Mockridge v. Howerton, 72 N.C. 221 (1875)

Jan. 1875 · Supreme Court of North Carolina
72 N.C. 221

E. T. MOCKRIDGE v. W. H. HOWERTON, Secretary of State.

Before the Act of January 21st, 1870, Bat. Rev. Chap. 41, Sec. 2, nonresidents had no right to make entries of, or take out grants for, the vacant land of the State. Since the passage of that Act, a resident of another State coming into this State, with the intention of becoming a bona fide resident, and entered vacant land, was of right entitled to receive grants for the same: Provided, lie moved and settled here within the time required to perfect his entries.

Givil Actioh, praying a Mandamus to the defendant, commanding him to issue certain grants, tried before his Honor, Judge Watts, at Chambers in the county of Wake, on the loth day of January, 1875.

His Honor, at the hearing of this case, with the consent of the parties found the facts, substantially as stated in the opinion of the Chief Justice, and granted the prayer of the plaintiff, by ordering a Mandamus to issue to the Secretary of State, commanding him to issue grants upon the entries made by the plaintiff.

From this judgment, the defendant appealed.

Hargrove, Attorney General and Smith di; Strong, for ap. pellant.

Battle & Son, Shipp cfi Bailey and Flemming, contra.

*222PbaRsost, C. J.

The plaintiff, who was a resident of the State of Pennsylvania, in 1872, came to this State with the purpose of setting here, and made entries of the land in question ; he never abandoned his purpose and in 1874, returned to this State with his family, in time to perfect his entries by surveys, and payment of the amount required by statute and taking out grants. The defendant refused to issue grants. We are of the opinion that the case of the plaintiff is covered by the letter and spirit of the act of 1869-’70. Bat. Rev. chap. 41, see. 2*, and that it was the duty of the defendant, without any discretion on his p irt, to have issued the grants. Before the act referred to, it was the policy of the law not to allow any one who was a mm-resident, to make entries of vacant land,, and acquire title at the low prices fixed by statute. Non-residents had no right to make entries of, or to take out grants for, the vacant land of this State. But it was deemed wise in 1869-’70, for the purpose of encouraging persons to move and1 settle here, to relax the law, to the extent of allowing persons who intended to settle in this State and become resident citizens, to make entries of vacant land before they had actually removed and settled here and to take out grants, provided they did remove and settle here within the time necessary to perfect their entries. This the plaintiff has done according to the facts found, and he is entitled to grants, the purpose of the statute-being to allow one who had made up his mind to become a resident citizen of this State, and had in pursuance of such in tent made entries of vacant land reasonable time to go back to-his former residence and make the necessary arrangements for *223remoyal. Of this indulgence the plaintiff had a right to avaii himself, and he is within reasonable time, to wit, the two-years ” allowed for perfecting entries.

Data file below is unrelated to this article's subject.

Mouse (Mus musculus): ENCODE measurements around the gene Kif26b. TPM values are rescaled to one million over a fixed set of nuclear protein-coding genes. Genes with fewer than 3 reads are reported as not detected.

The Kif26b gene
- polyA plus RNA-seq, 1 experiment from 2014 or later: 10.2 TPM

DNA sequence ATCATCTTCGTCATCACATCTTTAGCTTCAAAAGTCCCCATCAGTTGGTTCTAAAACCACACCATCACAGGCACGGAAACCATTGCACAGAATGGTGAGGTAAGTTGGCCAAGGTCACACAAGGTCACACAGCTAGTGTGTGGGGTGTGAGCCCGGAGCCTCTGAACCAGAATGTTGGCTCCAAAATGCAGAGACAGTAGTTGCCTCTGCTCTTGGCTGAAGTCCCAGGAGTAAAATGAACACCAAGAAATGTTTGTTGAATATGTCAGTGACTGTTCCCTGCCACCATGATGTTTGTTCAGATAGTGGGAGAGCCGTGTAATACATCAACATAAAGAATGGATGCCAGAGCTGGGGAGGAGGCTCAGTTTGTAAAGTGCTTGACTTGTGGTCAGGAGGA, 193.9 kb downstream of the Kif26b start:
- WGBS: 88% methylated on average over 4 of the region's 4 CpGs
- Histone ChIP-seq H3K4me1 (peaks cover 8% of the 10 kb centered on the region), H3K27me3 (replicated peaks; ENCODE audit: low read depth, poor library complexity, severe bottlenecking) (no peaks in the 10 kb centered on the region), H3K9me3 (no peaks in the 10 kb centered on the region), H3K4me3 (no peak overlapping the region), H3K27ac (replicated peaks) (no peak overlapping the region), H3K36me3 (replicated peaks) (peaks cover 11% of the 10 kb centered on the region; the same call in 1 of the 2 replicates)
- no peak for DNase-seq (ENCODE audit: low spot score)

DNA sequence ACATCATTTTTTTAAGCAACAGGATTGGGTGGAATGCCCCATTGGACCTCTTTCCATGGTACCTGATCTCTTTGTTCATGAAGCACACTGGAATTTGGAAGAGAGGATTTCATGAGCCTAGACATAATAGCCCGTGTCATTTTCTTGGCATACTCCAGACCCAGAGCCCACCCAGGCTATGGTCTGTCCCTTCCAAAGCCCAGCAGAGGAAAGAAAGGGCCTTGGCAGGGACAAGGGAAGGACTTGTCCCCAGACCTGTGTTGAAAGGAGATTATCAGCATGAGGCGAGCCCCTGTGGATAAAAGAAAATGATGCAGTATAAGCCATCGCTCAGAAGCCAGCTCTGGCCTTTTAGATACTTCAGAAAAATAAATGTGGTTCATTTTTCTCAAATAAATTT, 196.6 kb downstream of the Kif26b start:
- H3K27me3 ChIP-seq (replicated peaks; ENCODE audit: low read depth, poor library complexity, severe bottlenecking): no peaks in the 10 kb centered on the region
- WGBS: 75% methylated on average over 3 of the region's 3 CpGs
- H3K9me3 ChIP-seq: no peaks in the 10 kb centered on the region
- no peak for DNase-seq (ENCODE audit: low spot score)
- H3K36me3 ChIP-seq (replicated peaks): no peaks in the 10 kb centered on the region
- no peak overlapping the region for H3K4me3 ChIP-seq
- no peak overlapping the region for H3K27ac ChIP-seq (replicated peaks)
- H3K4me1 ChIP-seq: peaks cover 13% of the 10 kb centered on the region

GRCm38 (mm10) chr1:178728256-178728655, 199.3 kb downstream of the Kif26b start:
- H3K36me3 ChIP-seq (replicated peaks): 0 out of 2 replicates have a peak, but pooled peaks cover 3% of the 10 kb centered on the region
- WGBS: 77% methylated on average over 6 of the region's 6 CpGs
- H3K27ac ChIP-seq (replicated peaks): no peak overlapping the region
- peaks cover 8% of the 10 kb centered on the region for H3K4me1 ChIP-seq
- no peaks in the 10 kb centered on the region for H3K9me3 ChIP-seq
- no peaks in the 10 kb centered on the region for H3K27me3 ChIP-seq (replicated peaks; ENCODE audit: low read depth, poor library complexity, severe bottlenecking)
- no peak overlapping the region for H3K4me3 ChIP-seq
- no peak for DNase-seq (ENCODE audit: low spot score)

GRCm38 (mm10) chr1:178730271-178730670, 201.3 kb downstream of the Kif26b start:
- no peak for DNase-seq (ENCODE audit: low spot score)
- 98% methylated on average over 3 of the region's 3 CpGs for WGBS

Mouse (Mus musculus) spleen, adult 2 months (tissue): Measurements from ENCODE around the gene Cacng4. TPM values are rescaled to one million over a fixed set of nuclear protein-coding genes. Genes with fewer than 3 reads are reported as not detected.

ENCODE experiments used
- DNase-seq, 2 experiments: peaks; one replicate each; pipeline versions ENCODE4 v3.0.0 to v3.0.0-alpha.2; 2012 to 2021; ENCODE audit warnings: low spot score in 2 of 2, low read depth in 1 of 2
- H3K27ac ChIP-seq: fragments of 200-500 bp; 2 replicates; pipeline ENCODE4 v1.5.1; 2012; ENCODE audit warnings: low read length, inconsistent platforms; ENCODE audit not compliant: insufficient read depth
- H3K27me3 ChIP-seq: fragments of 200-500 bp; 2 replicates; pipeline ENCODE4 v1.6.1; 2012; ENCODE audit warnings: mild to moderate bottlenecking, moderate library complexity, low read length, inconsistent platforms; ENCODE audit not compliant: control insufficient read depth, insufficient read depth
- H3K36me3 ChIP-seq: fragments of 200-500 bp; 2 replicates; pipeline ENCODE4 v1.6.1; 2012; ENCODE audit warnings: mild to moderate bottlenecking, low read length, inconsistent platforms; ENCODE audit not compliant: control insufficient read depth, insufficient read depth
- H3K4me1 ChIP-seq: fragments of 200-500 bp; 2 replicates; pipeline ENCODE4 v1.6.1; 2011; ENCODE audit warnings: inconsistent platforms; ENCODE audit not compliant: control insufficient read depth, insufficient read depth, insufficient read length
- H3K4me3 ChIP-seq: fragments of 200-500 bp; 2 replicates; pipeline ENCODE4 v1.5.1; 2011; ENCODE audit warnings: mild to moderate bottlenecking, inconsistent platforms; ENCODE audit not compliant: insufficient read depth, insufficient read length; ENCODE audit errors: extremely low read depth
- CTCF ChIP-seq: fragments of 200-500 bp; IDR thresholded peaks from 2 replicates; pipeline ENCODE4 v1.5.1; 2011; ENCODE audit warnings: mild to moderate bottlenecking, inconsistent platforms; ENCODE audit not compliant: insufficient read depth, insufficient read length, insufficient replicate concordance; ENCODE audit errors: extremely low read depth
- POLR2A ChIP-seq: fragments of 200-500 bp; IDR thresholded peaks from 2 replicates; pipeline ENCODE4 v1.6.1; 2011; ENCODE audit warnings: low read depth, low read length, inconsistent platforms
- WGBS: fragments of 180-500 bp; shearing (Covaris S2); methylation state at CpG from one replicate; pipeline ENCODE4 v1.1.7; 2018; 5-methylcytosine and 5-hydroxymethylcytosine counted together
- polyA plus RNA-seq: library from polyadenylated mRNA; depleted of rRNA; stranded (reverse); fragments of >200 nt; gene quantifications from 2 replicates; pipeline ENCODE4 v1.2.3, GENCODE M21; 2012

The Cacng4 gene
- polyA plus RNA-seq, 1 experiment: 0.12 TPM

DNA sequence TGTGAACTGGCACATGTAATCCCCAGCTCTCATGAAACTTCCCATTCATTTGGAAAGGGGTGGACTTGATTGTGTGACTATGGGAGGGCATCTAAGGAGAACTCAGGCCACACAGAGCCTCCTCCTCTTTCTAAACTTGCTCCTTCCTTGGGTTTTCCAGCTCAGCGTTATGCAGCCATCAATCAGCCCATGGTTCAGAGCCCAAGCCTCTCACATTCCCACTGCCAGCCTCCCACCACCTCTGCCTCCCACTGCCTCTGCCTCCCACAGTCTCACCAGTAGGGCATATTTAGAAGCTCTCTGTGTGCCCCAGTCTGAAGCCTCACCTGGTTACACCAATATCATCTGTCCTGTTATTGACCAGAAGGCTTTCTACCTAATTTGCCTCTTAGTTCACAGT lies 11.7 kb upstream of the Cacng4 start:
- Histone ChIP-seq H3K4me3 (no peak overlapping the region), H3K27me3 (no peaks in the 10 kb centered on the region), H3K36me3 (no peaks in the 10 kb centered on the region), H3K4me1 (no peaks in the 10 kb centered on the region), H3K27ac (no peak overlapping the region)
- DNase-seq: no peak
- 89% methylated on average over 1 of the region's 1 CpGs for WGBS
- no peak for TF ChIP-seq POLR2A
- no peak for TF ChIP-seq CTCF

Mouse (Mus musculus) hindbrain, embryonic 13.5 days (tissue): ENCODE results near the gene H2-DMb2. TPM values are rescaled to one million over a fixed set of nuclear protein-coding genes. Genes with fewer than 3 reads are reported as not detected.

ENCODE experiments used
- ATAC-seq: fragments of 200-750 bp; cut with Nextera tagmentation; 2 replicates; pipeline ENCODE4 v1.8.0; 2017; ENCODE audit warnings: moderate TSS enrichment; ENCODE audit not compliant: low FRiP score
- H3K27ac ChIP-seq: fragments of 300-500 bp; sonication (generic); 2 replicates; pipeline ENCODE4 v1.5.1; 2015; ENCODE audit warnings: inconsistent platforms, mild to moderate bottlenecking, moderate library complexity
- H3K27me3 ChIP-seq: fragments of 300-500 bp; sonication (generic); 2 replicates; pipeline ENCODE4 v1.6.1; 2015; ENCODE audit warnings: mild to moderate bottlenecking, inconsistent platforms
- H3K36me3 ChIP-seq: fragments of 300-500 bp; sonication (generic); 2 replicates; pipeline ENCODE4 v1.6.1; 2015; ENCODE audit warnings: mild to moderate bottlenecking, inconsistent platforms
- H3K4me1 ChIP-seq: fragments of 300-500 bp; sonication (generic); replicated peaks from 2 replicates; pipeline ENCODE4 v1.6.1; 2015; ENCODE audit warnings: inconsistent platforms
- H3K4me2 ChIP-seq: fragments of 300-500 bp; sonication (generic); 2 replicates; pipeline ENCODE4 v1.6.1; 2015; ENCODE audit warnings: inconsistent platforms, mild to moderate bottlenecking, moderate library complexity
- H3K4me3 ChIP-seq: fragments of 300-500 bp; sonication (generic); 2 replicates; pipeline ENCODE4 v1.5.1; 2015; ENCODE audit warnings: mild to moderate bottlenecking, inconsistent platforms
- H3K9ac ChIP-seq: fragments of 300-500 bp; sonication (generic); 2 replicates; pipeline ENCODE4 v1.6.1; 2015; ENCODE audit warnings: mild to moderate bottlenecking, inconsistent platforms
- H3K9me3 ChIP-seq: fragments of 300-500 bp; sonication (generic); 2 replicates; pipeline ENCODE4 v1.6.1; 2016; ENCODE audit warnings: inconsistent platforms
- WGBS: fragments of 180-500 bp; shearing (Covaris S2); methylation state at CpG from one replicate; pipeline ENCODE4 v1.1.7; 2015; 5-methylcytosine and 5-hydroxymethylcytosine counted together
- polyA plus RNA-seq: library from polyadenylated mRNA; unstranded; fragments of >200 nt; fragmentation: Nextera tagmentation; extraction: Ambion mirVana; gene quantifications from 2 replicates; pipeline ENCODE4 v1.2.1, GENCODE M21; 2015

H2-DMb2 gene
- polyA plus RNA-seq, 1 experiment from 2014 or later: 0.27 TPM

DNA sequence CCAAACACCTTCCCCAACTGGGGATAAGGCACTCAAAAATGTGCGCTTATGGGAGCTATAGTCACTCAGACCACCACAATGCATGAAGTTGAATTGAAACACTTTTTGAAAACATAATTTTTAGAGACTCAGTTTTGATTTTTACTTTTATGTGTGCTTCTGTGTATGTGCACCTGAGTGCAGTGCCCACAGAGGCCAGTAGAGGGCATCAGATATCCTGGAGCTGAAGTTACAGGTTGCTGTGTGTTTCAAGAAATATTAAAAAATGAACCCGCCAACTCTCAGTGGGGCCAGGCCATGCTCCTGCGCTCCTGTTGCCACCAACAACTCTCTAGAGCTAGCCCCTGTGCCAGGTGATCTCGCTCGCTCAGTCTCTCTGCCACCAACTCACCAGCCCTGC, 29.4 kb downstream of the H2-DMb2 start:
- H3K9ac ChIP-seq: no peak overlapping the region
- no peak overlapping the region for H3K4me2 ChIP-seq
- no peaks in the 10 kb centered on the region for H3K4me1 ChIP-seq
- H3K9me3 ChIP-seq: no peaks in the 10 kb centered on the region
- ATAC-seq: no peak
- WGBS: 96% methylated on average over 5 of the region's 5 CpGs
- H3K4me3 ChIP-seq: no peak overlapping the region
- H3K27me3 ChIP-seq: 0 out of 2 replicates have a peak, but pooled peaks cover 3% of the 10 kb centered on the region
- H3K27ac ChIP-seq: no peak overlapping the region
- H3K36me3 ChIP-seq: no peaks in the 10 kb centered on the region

This construction of the act of 1869-’70 does not remove the-barrier against non-residents, making entries and taking out grants for vacant lands except in respect to such non-residents,, as at the time of making the entry intend to settle in this State- and show bonafides by actually removing and settling here in time, to perfect their entry, thus taking a middle ground between the absolute prohibition under the old law and a qualified permission for non-residents, to make entries, to wit, a bona fide purpose to remove, carried out by an actual removal-If this is not a proper construction, the act has no meaning and has no legal effect, for if only resident citizens are allowed to make entries under the act of 1869-’70, it makes no change-in the law at all.

No error. Judgment below affirmed. This will be certified..

Pek CmiiAM. Judgment affirmed.